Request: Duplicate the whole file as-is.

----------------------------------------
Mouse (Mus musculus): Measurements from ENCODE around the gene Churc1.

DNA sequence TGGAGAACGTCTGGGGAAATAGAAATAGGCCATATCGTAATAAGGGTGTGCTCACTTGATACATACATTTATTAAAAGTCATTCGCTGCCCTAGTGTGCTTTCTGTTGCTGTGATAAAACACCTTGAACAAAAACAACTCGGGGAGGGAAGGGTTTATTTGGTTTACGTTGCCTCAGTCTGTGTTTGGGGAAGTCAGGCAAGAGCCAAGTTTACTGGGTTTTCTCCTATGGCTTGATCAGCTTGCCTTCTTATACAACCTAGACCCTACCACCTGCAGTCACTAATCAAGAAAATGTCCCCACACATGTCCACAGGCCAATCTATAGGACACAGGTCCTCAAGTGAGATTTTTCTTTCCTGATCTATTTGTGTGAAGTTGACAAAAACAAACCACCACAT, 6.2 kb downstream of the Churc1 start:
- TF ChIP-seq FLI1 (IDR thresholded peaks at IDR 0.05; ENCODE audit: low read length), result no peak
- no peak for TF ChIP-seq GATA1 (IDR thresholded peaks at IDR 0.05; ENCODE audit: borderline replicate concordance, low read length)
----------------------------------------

Mouse (Mus musculus): Measurements from ENCODE around the gene Churc1.

DNA sequence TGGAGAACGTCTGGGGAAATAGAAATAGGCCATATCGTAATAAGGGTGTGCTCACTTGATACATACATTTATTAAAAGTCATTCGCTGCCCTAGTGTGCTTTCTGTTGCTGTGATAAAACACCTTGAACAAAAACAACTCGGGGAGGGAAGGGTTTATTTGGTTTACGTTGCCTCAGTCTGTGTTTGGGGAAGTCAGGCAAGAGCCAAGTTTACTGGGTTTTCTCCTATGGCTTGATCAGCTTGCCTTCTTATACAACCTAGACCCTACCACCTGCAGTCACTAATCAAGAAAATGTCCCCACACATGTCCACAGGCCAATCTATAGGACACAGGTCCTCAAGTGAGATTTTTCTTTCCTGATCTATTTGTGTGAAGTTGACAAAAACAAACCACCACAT, 6.2 kb downstream of the Churc1 start:
- TF ChIP-seq FLI1 (IDR thresholded peaks at IDR 0.05; ENCODE audit: low read length), result no peak
- no peak for TF ChIP-seq GATA1 (IDR thresholded peaks at IDR 0.05; ENCODE audit: borderline replicate concordance, low read length)